Newton Conservators logo fall photo of Sawmill Brook
 
 

Newton Park and Conservation Lands

6
  Avery Woods  

LOCATION: Newtonville

 
 

Newton Conservators trail map   (Buy a copy of our trail guide)

Location and driving directions on Google Maps for entrances at:

Crafts Street  Albemarle Road

Other maps and aerial photos:   Newton Assessor   Bing   

Nearby: Charles River Path east and west

SIZE: approx 5 acres of open space (the original land parcel, which includes Day Middle School, totals 8.6 acres)

LONGEST WALK: 0.2 miles

ACQUIRED: 1959

OFFICIAL WEBSITES:

Woods area: Parks and Recreation

Day Middle School area: Newton Public Schools

FEATURES:

Woodland with vernal pool, old oak forest, hilly terrain, and stone memorial to Avery family.

HISTORY:

before 1886 Property acquired by wool merchant Charles F. Avery, who served as Newton alderman from 1908-1911.
1922 Charles F. Avery dies at age 75. Newton Graphic reports he was "for many years one of our leading citizens and a man loved and respected by a wide circle of friends and acquaintances." Property owned by Elisha, one of Charles's three children, who was also a wool merchant.
about 1959 Elisha Avery dies. His widow, May Avery, lives in the family home on Crafts Street for several more years.
1959 Avery family sells eight acres to City of Newton for $37,160. The Newton Graphic later reported that the land "was sold to the city at a small cost in 1959 with the understanding that it would be used only for park and recreational purposes, Finance Committee Chairman John P. Nixon explained." The deed restricts use of the land to "general recreation and playground purposes." The city and the Avery family approve an agreement with similar restrictions.
1967

Committee considering new site for F. A. Day Junior High School recommends use of three acres of former Avery property. Newton Villager reports the committee's view that "it is obvious that existing legal restrictions as well as logic require that the so-called 'wooded area' of the Avery Estate be left inviolate." Negotiations begin with Avery heirs to relax deed restriction to allow open portion of land to be used for school construction.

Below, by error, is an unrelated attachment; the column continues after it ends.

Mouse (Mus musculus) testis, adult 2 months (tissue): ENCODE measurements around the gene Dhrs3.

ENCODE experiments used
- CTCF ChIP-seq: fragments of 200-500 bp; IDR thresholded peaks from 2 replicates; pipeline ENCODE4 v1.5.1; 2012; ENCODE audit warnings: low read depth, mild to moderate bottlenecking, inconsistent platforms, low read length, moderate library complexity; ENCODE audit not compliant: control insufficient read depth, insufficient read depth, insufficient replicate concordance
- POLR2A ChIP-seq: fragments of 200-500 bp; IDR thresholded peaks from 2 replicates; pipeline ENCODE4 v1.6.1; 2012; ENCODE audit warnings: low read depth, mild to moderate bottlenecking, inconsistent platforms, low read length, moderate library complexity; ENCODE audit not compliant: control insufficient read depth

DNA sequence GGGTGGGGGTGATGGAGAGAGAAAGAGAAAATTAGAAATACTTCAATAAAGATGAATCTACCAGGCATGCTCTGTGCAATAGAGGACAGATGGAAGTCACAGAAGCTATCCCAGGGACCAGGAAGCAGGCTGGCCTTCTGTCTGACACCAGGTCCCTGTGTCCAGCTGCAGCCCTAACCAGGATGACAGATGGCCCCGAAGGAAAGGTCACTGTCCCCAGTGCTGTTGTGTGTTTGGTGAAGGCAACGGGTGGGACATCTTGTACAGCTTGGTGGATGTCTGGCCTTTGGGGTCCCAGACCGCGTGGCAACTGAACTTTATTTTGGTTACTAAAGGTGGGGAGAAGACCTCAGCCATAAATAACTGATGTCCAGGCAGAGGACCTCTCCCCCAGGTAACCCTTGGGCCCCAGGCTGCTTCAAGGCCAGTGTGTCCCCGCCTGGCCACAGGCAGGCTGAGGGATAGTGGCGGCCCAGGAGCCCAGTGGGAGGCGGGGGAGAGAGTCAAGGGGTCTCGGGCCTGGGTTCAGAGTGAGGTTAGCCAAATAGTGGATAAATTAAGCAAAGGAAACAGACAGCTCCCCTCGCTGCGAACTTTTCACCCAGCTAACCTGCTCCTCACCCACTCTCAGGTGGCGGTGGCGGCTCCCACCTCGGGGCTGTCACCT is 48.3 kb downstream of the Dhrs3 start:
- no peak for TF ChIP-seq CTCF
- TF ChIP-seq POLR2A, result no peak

Newton Villager reports the committee's recommendation that "an absolute minimum of on-site parking, service areas and roads be allowed on this site."

The newspaper also reports that the committee recommended that the city purchase 3/4 acre of vacant land adjacent to Albemarle Playground and add it to the playground, "to partially compensate for the recreation land taken for the site." The land was never acquired, and most of it was subsequently developed.

1968 Avery heirs sign a new agreement allowing use of part of the land for construction of a new school, subject to conditions including a ban on parking on the land.
1968 Recreation Commission transfers control of a portion of the land to School Department.
1969 School Committee approves construction plans.
1972 Day Junior High School relocates to new building.
1978 Avery Woods listed as "public open space" in Newton Open Space Goals and Policies report.


ADDITIONAL INFORMATION:

1886 map

 

1959 deed map

1917 map

  agreements on use of land

Albemarle Playground, with Avery Woods at rear

 
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